On Monday, October 26, Yahoo officially pulled the plug on Geocities, the web hosting for Yahoo users. Why is this significant? Geocities was the home to many people’s first websites. A long time ago, I started on Angelfire and then switched over to Geocities when I was only in junior high school running fan websites. The legacy of Geocities is that it was the starting ground for nearly everyone who was an amateur. It was a testing arena. HTML, CSS and any other primitive coding was first uploaded there for the most part.
Geocities is best known for its slew of fan webpages/sites/shrines for any subject of interest you could imagine. It was the home for neon GIF images and blinking text. We’ve come so far in such a short period of time, and it’s time an era is erased from the Internet. Sure those flashy graphics got annoying real fast, but it was symbolic of the times when web design was at its early stages. Let’s also not forget about all the pop-ups and spam Geocities unloaded onto visitors. Good times.
Like different periods in historical time, the Internet has it’s own time periods. We had AOL, gray and white websites, Netscape, Yahoo, Google, pre-YouTube, YouTube, Web 2.0, Social Networking. These are just a few of the small eras that the web has undergone in the last decade. Geocities belongs there somewhere during the mid 1990s to early 2000s.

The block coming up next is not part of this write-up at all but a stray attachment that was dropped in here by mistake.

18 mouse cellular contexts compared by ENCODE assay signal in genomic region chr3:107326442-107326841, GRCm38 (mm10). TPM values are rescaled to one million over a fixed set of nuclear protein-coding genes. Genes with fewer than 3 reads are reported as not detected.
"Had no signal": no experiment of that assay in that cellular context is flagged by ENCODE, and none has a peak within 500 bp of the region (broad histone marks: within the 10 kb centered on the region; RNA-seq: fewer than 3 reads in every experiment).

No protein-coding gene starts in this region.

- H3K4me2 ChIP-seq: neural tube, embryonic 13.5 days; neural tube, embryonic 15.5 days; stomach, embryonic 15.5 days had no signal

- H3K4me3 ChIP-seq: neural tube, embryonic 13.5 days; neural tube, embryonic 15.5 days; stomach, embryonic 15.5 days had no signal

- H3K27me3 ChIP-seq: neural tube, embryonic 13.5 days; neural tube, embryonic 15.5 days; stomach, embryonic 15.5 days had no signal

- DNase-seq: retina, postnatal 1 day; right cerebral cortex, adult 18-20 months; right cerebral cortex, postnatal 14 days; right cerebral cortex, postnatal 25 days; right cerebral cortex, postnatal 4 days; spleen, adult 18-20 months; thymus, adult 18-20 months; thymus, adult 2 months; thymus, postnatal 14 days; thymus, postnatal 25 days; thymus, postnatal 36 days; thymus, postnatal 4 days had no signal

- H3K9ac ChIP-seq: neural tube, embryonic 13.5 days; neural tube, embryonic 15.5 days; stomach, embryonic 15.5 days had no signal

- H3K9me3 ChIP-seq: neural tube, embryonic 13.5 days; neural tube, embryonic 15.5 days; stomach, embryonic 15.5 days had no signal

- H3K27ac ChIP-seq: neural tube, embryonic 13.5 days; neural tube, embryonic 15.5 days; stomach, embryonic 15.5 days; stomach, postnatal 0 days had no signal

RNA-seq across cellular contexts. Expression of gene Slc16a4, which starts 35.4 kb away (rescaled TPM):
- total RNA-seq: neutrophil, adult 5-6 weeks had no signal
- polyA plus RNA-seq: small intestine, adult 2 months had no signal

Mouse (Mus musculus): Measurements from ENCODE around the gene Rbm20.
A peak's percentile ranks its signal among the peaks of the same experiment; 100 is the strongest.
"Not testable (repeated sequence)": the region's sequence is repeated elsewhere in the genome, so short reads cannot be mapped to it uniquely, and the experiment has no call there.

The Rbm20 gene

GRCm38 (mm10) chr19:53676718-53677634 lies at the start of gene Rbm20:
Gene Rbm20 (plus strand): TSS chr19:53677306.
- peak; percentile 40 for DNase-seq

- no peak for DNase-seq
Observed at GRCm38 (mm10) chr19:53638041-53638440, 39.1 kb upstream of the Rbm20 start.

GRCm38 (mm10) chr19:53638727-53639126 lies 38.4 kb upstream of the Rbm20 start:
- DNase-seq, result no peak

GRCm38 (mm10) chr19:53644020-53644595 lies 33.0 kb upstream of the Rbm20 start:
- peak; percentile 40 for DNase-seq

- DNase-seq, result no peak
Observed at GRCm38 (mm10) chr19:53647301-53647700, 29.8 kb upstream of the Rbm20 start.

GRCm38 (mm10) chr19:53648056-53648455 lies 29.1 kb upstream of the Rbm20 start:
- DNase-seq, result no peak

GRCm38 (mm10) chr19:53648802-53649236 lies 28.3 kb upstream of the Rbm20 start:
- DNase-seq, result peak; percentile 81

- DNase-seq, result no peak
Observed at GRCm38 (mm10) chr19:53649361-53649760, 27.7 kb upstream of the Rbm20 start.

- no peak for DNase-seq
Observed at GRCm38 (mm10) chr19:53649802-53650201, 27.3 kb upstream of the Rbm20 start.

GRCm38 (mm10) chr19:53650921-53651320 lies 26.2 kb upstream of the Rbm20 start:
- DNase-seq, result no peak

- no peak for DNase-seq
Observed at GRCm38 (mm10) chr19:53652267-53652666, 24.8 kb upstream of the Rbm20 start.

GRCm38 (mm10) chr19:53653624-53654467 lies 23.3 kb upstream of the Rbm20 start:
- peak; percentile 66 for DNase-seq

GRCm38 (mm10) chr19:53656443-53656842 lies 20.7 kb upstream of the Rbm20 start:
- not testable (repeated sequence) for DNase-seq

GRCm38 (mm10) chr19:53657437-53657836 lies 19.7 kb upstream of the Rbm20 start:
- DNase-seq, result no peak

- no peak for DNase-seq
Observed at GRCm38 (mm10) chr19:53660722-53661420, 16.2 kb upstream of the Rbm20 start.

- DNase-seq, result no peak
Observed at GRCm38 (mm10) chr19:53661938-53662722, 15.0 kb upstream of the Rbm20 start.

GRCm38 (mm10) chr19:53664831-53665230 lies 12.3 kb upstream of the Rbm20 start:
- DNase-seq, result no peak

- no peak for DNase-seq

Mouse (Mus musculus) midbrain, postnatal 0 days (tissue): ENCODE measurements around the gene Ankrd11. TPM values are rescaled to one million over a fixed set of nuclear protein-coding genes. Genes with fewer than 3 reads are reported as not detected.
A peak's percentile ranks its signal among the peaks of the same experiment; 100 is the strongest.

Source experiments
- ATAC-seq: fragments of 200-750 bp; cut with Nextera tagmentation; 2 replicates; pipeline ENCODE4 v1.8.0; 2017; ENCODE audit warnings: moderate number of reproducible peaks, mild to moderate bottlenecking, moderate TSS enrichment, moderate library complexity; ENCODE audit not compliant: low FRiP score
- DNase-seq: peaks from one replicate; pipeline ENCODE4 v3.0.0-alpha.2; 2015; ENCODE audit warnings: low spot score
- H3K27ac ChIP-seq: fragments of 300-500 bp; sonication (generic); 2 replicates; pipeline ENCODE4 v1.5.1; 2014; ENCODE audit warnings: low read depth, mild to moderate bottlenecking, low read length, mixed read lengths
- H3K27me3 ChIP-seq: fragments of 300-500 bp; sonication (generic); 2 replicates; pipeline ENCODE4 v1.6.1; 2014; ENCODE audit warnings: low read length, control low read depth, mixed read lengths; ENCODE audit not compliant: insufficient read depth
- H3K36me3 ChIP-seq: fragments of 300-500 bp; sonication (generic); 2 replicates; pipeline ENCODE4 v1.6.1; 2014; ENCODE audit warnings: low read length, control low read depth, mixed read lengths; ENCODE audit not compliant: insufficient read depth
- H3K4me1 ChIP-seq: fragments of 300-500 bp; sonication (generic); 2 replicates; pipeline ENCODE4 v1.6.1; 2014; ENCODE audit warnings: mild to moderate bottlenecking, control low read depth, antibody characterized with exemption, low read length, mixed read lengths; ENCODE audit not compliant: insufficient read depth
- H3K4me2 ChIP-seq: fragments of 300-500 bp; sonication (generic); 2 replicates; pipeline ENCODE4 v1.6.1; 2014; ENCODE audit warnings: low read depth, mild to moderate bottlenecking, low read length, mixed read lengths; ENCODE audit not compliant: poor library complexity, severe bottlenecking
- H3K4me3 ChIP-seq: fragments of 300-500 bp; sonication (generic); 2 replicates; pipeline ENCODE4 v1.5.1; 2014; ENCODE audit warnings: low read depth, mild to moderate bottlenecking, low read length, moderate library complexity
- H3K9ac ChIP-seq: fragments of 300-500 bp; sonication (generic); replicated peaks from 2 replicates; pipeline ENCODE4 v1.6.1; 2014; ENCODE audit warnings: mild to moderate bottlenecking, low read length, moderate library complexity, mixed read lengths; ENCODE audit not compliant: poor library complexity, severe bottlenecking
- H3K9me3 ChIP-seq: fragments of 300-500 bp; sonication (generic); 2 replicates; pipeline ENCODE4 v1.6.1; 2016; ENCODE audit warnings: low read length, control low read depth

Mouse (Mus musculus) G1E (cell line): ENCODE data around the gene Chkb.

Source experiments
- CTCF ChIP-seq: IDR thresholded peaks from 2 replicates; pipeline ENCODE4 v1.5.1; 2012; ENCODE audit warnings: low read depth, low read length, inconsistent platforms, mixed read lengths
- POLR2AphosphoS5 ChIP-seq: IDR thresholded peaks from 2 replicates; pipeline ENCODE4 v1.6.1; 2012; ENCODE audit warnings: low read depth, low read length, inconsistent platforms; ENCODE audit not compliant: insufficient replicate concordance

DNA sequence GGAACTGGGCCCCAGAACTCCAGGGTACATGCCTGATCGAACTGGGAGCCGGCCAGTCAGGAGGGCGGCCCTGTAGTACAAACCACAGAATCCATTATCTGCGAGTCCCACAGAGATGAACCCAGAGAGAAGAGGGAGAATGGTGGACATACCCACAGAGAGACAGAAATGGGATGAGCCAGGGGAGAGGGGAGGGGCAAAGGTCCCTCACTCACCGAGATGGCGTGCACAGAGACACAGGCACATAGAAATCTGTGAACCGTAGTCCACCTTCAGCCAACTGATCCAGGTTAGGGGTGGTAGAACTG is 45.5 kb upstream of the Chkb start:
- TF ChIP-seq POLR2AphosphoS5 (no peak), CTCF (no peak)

R.I.P. Geocities, without you there wouldn’t have been millions of start-up web designers. Because of you, all of us who aspire to work on the web found a common framework. Thanks for everything.
I’m laughing right now because I just thought of the countless “hit counters” and “guestbooks” that littered geocitie websites. It’s funny because those things are all irrelevant now and yet were so important back then to web design.
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Tags: geocities, gif, web hosting, website, yahoo